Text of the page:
Distracted Driving - Hidden Dangers

Date: March 16, 2020

Carrie Kolodji, Risk Control Analyst

Remember: hands-free is not always risk-free 

Using hands-free devices while driving may seem like a safe choice; however, recent data shows that driving while communicating on hands-free devices is not completely risk-free.

As a society, we’re increasingly connected to our smartphones. The average American spends about 5.4 hours a day on the phone. Drivers using a cell phone endanger public safety nationwide, which is why texting and driving has become illegal in 47 states.

Cognitive distraction

Even though your hands are on the steering wheel when you’re using a hands-free set, that doesn't necessarily mean your mind is focused on driving.

According to the National Safety Council, 53 percent of drivers believe that hands-free features must be safe if they’re built into vehicles. Unfortunately, more than 30 studies have shown that hands-free devices don’t make drivers any safer. The brain is distracted while having phone conversations, regardless if you’re using your hands or not.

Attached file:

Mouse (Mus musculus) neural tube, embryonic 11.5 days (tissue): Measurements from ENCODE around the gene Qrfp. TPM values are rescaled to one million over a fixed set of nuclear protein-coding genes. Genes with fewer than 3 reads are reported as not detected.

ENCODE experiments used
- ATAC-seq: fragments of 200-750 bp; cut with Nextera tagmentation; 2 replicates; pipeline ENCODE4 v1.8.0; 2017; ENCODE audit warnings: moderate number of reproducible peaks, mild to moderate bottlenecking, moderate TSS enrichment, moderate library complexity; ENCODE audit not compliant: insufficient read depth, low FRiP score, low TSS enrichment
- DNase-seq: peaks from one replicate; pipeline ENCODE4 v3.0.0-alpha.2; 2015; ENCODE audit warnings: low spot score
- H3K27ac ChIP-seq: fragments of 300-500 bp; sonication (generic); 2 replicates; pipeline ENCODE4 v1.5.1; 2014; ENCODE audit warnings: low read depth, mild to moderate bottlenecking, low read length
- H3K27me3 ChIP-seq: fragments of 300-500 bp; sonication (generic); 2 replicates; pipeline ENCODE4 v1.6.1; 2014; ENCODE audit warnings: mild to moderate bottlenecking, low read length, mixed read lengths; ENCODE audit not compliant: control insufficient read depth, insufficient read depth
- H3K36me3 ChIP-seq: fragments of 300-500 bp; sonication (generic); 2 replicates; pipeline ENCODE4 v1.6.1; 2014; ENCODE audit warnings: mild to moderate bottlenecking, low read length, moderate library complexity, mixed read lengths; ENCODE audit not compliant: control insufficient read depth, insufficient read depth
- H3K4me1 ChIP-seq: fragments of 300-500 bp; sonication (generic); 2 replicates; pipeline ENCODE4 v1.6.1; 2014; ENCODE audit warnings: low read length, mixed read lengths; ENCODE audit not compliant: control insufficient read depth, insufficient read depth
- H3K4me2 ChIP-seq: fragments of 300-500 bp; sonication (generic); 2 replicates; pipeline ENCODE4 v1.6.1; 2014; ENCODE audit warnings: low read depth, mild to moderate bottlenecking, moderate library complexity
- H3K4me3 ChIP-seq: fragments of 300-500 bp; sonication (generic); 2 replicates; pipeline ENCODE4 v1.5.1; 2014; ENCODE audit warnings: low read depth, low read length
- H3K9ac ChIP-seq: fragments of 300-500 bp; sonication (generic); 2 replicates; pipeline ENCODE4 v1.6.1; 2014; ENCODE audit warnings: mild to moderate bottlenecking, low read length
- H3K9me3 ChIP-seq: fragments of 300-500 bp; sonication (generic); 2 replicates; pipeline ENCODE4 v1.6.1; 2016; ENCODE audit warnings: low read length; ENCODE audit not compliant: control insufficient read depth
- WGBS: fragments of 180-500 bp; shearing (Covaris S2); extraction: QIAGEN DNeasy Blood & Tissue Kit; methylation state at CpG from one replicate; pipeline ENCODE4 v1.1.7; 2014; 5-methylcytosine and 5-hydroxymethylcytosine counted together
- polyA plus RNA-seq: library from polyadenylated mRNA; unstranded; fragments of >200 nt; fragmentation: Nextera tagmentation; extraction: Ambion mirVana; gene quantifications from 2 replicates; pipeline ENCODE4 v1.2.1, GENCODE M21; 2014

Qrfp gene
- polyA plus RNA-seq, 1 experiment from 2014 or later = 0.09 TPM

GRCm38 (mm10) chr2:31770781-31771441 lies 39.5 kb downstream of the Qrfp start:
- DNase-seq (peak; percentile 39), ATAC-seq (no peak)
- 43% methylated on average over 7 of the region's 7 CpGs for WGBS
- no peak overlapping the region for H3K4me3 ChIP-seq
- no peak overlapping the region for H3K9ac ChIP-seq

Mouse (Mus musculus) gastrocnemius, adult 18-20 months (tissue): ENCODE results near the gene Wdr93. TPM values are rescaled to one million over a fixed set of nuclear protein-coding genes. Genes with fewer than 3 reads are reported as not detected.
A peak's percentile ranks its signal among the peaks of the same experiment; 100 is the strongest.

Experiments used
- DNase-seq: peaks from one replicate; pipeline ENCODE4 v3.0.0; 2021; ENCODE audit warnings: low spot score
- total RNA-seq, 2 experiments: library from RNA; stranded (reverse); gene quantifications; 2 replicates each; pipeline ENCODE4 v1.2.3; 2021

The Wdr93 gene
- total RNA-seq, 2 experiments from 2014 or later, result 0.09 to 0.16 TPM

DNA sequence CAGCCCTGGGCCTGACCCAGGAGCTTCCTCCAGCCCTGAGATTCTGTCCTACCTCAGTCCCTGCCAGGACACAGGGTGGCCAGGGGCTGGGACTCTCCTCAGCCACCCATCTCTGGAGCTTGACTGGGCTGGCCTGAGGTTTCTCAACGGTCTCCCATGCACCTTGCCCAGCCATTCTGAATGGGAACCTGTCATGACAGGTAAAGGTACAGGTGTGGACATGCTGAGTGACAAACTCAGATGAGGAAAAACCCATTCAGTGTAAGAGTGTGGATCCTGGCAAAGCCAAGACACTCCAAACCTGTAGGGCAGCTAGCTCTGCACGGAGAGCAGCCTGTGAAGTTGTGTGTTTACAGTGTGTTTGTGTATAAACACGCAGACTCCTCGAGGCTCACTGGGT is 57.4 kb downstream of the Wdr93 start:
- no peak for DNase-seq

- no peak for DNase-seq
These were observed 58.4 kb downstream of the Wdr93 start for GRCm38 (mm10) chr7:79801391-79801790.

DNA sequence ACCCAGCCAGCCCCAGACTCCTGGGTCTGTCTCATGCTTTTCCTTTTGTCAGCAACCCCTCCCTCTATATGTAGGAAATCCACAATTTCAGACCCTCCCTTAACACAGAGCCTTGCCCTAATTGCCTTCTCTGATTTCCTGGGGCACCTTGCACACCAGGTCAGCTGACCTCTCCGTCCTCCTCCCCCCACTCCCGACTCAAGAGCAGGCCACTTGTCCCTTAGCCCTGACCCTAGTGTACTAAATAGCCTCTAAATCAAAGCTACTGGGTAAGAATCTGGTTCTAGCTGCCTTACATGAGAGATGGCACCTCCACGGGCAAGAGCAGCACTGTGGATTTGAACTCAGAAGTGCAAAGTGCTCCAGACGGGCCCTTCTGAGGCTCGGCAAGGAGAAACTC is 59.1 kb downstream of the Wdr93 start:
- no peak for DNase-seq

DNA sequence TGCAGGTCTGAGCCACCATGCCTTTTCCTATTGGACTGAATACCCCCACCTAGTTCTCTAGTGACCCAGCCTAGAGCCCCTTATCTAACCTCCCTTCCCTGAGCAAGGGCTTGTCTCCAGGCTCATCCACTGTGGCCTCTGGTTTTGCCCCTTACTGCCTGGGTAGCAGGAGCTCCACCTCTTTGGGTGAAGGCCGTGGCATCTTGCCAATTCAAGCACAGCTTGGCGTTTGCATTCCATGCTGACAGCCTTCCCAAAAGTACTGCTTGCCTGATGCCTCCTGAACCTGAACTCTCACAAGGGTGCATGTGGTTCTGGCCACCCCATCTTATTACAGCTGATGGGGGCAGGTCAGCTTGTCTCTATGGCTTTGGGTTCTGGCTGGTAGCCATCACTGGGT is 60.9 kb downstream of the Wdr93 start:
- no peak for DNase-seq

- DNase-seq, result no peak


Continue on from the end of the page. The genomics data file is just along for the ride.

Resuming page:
Losing focus happens in many forms

Many of the features in hands-free solutions were created with efficiency in mind rather than safety. Being on a call, texting, or simply looking at missed notifications can cause an accident.

It’s important to remember that using hands-free devices, or even communicating through a CB radio, can be distracting. The National Safety Council found that even when a driver is looking out the windshield while using a hands-free solution, they can still miss seeing up to 50 percent of what’s around them due to distraction.

What you can do

Efforts to reduce distracted driving make the roads safer for everyone. More than 1,000 people are injured daily in accidents involving distracted drivers. It’s important to take steps to ensure that your employees stay focused.

Here are our quick tips to prevent distracted driving:

  • Have a policy regarding cell phone use in place and enforce it.
  • Encourage drivers to always keep their eyes on the road, hands on the wheel and mind on driving.
  • Support a safety culture that encourages drivers to focus on driving, perhaps by only placing calls or texting while parked.
  • Consider the installation of dual facing dash cams in your fleet.

Want to learn more about how BITCO can help train your drivers? Click the "Find an Agent" button below and locate an agent near you.

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For information purposes only. BITCO's blog content does not address all potential circumstances and is not a substitute for business, safety, or legal consultation.

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